The odds of getting re-elected have gotten better for Rep. Renee Ellmers and other Republican freshmen in the House — thanks to GOP calculations in redrawing congressional maps.
The 47-year-old nurse who ousted seven-term Democrat Bob Etheridge by fewer than 1,500 votes last November will be running next year in a newly drawn North Carolina district that’s less swing and more Republican. The outlook is brighter too for Texas Rep. Blake Farenthold, a conservative talk radio host who edged 14-term Democrat Solomon Ortiz by just 797 votes. Farenthold will find more Republicans in a Corpus Christi-based district that now stretches north.
Republicans romped last November, gaining 63 House seats to secure the majority, winning 11 governorships, including Ohio and Pennsylvania, and seizing control of the most state legislative seats they’ve held since 1928. The GOP is capitalizing on its across-the-board control in 26 states — governorship plus legislature — in the census-based drawing of a new political map that will be a decisive factor in the 2012 elections and beyond.
“Republican freshmen are finding the ground harden beneath them as their current swing districts become less competitive for Democrats,” said Rep. Pete Sessions, R-Texas, chairman of the National Republican Campaign Committee. “Even seemingly small changes in district political leanings can mean big returns at the ballot box.”
Nearly half of the states have finished redrawing House lines based on population changes, although lawsuits and Justice Department reviews loom. The immediate post-election claims that the GOP could add 15 to 30 seats in the U.S. House through redistricting have proven unfounded, in large part because Republicans captured so many seats last November. Instead, the GOP has used the redistricting process to shore up its most vulnerable lawmakers, people like Ellmers and Farenthold.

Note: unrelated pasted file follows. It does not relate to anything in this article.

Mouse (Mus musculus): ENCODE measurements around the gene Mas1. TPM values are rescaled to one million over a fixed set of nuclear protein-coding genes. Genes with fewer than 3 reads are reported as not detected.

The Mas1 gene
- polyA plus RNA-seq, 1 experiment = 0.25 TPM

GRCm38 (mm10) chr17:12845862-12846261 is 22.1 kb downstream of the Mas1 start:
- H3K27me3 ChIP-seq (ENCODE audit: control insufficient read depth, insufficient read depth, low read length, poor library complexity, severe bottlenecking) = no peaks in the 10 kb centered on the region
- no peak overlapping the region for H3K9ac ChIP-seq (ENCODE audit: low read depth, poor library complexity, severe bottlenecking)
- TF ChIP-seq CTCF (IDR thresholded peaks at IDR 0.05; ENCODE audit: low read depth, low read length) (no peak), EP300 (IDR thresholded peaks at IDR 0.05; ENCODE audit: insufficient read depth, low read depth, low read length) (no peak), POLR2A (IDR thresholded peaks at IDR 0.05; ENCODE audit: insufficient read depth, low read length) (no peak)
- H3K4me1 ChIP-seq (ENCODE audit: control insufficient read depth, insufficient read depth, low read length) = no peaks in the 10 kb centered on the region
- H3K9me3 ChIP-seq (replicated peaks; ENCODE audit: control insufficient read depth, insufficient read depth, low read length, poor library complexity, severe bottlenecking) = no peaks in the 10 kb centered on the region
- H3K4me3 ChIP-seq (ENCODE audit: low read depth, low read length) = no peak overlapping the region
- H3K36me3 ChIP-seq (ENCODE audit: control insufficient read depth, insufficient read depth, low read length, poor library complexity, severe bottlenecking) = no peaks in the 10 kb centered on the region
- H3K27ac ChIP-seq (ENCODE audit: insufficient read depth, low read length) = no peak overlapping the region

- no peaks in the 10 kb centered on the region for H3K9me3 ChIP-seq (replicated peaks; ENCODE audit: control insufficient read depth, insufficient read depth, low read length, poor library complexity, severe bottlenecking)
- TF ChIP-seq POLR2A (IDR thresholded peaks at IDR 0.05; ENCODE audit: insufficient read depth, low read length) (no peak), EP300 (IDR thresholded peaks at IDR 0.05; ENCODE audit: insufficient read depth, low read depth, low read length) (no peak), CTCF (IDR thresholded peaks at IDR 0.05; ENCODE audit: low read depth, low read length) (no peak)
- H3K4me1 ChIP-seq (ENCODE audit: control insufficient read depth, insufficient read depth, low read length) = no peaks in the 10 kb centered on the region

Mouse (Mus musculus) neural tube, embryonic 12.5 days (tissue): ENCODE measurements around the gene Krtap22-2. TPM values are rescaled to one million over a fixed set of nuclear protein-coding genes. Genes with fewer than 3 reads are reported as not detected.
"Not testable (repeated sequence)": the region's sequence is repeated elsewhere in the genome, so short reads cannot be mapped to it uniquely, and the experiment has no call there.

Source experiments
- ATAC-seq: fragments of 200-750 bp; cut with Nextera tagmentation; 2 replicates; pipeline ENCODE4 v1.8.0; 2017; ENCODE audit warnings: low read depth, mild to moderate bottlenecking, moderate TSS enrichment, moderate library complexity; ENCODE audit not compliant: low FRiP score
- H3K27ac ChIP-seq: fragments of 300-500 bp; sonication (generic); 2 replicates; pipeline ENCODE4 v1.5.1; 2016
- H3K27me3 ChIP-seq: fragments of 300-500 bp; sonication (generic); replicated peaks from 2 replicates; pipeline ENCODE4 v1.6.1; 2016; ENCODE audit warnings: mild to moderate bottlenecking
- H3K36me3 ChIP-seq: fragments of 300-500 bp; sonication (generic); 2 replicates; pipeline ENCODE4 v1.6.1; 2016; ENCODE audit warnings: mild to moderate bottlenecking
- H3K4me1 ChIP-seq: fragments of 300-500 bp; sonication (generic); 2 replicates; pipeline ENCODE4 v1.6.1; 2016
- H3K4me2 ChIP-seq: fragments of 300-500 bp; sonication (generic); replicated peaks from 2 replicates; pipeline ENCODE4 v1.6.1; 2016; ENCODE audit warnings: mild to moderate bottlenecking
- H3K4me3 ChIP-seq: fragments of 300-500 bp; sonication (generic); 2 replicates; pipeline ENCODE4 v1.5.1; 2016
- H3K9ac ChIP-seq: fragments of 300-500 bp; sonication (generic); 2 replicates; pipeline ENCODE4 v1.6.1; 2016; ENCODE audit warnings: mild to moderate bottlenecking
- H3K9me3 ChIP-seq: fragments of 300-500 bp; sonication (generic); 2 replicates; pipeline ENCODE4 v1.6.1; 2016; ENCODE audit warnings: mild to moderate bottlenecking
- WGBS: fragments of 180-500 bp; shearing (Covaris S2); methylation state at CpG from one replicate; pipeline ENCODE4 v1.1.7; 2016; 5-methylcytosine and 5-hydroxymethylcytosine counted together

“Redistricting starts with Republicans at a peak,” said Tim Storey, an elections analyst with the nonpartisan National Conference of State Legislatures. “They hold a solid majority of seats in the House. It’s hard to gain much more.”
In the last election, Republicans took control of the governorships and legislatures in Michigan, Wisconsin and Indiana. That grip on power is reflected in the latest congressional lines. The GOP improved the political landscape for freshman Rep. Todd Young in southern Indiana, for example. And two of Michigan’s newest members, Dan Benishek in the north and Tim Walberg in the south, got a boost, as did Rep. Thaddeus McCotter, who’s also running for president. Wisconsin’s Paul Ryan and Sean Duffy also are looking at districts with more Republicans.
Republican optimism aside, Democrats are making the most of their opportunities. They’ve drawn favorable district lines in Illinois. And they’re hoping several political realities will help the party pick up the 25 net seats needed to recapture the House. Next year is a presidential election year, with the promise of higher turnout and an electorate with a greater number of Democratic-leaning younger voters and Hispanics. President Barack Obama will head the party ticket against a still to-be-determined Republican, who could either win over independents or send them running toward the Democrats.